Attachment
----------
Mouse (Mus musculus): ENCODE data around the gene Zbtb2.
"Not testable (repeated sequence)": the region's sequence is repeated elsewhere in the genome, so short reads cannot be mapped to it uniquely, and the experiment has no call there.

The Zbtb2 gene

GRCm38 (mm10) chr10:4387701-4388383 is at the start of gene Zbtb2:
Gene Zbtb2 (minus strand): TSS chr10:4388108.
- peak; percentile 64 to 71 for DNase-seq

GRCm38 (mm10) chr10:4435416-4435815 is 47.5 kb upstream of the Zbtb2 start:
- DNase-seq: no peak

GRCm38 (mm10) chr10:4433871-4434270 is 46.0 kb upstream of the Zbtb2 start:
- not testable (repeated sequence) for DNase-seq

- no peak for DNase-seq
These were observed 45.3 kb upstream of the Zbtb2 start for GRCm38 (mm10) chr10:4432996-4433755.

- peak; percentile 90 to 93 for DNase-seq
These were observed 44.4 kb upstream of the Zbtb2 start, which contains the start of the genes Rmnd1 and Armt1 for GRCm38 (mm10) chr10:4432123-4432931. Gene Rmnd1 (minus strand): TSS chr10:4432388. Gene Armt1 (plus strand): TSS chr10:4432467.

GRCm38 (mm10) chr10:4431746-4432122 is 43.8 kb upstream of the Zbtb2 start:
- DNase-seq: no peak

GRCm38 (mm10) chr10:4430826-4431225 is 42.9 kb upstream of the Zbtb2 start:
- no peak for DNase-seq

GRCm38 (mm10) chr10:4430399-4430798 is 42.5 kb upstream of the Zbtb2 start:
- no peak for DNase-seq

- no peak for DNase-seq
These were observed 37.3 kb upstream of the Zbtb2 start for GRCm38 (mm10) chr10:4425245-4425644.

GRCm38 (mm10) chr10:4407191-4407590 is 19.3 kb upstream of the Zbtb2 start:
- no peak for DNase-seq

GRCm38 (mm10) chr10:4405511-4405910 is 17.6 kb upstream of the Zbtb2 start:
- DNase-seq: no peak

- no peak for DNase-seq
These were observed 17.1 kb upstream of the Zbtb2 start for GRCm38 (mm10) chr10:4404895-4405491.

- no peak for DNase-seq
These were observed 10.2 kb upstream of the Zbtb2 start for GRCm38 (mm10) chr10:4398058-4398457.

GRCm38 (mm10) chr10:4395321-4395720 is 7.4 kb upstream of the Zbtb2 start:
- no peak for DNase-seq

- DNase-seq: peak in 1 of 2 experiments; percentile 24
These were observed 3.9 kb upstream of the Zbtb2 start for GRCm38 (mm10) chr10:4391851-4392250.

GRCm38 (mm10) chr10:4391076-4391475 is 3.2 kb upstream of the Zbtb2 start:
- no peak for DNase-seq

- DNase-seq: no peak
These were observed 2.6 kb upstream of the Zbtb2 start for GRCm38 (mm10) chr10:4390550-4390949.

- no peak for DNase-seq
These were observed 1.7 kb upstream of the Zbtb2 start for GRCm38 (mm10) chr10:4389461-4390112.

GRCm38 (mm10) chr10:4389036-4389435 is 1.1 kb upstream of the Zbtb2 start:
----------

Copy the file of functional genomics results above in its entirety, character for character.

Mouse (Mus musculus): ENCODE data around the gene Zbtb2.
"Not testable (repeated sequence)": the region's sequence is repeated elsewhere in the genome, so short reads cannot be mapped to it uniquely, and the experiment has no call there.

The Zbtb2 gene

GRCm38 (mm10) chr10:4387701-4388383 is at the start of gene Zbtb2:
Gene Zbtb2 (minus strand): TSS chr10:4388108.
- peak; percentile 64 to 71 for DNase-seq

GRCm38 (mm10) chr10:4435416-4435815 is 47.5 kb upstream of the Zbtb2 start:
- DNase-seq: no peak

GRCm38 (mm10) chr10:4433871-4434270 is 46.0 kb upstream of the Zbtb2 start:
- not testable (repeated sequence) for DNase-seq

- no peak for DNase-seq
These were observed 45.3 kb upstream of the Zbtb2 start for GRCm38 (mm10) chr10:4432996-4433755.

- peak; percentile 90 to 93 for DNase-seq
These were observed 44.4 kb upstream of the Zbtb2 start, which contains the start of the genes Rmnd1 and Armt1 for GRCm38 (mm10) chr10:4432123-4432931. Gene Rmnd1 (minus strand): TSS chr10:4432388. Gene Armt1 (plus strand): TSS chr10:4432467.

GRCm38 (mm10) chr10:4431746-4432122 is 43.8 kb upstream of the Zbtb2 start:
- DNase-seq: no peak

GRCm38 (mm10) chr10:4430826-4431225 is 42.9 kb upstream of the Zbtb2 start:
- no peak for DNase-seq

GRCm38 (mm10) chr10:4430399-4430798 is 42.5 kb upstream of the Zbtb2 start:
- no peak for DNase-seq

- no peak for DNase-seq
These were observed 37.3 kb upstream of the Zbtb2 start for GRCm38 (mm10) chr10:4425245-4425644.

GRCm38 (mm10) chr10:4407191-4407590 is 19.3 kb upstream of the Zbtb2 start:
- no peak for DNase-seq

GRCm38 (mm10) chr10:4405511-4405910 is 17.6 kb upstream of the Zbtb2 start:
- DNase-seq: no peak

- no peak for DNase-seq
These were observed 17.1 kb upstream of the Zbtb2 start for GRCm38 (mm10) chr10:4404895-4405491.

- no peak for DNase-seq
These were observed 10.2 kb upstream of the Zbtb2 start for GRCm38 (mm10) chr10:4398058-4398457.

GRCm38 (mm10) chr10:4395321-4395720 is 7.4 kb upstream of the Zbtb2 start:
- no peak for DNase-seq

- DNase-seq: peak in 1 of 2 experiments; percentile 24
These were observed 3.9 kb upstream of the Zbtb2 start for GRCm38 (mm10) chr10:4391851-4392250.

GRCm38 (mm10) chr10:4391076-4391475 is 3.2 kb upstream of the Zbtb2 start:
- no peak for DNase-seq

- DNase-seq: no peak
These were observed 2.6 kb upstream of the Zbtb2 start for GRCm38 (mm10) chr10:4390550-4390949.

- no peak for DNase-seq
These were observed 1.7 kb upstream of the Zbtb2 start for GRCm38 (mm10) chr10:4389461-4390112.

GRCm38 (mm10) chr10:4389036-4389435 is 1.1 kb upstream of the Zbtb2 start: